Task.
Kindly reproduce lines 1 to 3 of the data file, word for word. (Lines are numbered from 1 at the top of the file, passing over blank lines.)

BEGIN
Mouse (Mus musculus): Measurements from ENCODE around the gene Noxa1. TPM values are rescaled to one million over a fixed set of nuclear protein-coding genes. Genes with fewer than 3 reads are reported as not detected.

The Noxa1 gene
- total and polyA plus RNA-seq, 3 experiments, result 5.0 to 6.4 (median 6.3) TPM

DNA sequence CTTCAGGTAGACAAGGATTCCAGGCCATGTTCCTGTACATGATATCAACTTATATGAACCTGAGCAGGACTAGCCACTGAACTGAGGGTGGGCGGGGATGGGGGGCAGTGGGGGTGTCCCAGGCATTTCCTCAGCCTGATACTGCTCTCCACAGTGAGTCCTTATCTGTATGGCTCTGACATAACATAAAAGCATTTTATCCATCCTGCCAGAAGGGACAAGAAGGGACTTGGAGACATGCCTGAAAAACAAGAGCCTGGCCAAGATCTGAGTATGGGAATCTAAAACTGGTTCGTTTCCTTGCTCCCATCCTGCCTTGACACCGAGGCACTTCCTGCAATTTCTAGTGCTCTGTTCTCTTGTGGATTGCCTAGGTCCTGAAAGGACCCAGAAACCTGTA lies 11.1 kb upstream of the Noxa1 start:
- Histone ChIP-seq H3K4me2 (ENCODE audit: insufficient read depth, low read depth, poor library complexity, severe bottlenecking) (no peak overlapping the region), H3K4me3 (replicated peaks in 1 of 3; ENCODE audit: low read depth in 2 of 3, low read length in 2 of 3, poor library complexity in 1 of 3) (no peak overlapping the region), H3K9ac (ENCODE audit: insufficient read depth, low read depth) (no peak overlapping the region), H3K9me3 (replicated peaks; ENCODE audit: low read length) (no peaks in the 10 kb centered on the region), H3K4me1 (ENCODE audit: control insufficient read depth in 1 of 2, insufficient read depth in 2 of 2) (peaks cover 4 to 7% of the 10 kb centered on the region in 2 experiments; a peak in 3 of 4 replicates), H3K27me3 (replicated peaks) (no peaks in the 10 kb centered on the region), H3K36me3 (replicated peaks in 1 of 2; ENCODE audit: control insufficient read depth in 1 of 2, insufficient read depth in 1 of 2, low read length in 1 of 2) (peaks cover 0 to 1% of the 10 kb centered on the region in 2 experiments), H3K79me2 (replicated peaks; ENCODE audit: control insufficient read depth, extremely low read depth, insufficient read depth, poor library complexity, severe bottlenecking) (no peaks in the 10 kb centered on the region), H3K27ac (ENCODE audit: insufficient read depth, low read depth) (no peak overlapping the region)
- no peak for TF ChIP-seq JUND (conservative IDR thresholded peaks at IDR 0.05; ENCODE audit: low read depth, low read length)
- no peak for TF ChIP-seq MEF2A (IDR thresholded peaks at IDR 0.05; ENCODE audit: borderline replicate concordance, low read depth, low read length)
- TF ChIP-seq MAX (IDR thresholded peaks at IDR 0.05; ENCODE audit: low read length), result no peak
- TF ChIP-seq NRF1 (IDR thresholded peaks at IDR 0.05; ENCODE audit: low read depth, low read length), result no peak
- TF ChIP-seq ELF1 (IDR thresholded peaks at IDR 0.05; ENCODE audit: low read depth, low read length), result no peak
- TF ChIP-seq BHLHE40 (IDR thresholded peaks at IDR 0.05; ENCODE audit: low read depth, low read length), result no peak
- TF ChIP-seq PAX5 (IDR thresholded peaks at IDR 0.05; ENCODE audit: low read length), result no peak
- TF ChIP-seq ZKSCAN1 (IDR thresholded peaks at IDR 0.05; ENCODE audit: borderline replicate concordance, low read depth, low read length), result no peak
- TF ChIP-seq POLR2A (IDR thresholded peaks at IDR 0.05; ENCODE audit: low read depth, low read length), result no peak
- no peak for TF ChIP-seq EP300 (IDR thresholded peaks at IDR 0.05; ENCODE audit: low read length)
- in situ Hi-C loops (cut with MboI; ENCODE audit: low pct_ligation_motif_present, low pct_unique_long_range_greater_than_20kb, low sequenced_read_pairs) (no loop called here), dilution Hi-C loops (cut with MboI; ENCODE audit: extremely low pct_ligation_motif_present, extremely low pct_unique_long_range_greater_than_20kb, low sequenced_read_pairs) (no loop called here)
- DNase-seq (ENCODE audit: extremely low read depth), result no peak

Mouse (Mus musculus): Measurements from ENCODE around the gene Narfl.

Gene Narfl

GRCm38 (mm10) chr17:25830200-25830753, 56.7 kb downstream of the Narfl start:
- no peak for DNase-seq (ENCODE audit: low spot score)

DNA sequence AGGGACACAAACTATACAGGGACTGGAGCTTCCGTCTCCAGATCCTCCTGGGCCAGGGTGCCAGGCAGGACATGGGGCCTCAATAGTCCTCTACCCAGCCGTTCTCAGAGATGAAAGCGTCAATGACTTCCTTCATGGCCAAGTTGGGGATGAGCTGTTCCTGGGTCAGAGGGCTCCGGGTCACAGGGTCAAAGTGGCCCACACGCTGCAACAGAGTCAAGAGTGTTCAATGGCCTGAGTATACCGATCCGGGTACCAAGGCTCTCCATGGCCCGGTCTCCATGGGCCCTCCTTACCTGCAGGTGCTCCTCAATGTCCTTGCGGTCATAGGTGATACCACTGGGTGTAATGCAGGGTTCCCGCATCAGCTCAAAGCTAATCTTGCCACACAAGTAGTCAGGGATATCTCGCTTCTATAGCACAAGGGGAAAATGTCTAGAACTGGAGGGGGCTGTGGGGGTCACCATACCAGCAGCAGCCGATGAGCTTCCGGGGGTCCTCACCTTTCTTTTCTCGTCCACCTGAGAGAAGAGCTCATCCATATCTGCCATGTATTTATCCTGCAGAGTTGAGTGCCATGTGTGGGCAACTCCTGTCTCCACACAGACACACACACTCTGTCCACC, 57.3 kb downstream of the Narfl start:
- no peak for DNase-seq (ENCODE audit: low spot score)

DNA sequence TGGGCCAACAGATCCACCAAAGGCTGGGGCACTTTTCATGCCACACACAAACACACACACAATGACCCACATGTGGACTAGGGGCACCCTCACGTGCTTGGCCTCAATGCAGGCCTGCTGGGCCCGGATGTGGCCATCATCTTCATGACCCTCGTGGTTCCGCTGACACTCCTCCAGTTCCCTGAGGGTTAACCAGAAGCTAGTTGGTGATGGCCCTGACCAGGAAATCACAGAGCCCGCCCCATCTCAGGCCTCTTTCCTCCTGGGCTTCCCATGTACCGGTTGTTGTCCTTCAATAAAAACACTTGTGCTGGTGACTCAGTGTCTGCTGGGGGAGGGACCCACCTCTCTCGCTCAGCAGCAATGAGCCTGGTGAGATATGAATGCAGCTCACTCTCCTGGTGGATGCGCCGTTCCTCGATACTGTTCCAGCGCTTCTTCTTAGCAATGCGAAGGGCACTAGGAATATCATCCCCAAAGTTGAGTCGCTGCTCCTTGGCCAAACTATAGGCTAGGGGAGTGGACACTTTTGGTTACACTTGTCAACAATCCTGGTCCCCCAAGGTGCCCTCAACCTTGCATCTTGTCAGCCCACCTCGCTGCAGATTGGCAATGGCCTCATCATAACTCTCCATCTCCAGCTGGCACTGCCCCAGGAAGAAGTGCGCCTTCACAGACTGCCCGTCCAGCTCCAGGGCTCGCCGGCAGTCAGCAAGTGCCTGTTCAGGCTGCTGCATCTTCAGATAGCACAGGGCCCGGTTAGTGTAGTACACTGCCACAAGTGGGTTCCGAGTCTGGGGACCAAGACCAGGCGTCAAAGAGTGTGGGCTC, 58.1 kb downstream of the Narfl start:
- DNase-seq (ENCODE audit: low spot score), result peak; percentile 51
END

Mouse (Mus musculus): Measurements from ENCODE around the gene Noxa1. TPM values are rescaled to one million over a fixed set of nuclear protein-coding genes. Genes with fewer than 3 reads are reported as not detected.

The Noxa1 gene
- total and polyA plus RNA-seq, 3 experiments, result 5.0 to 6.4 (median 6.3) TPM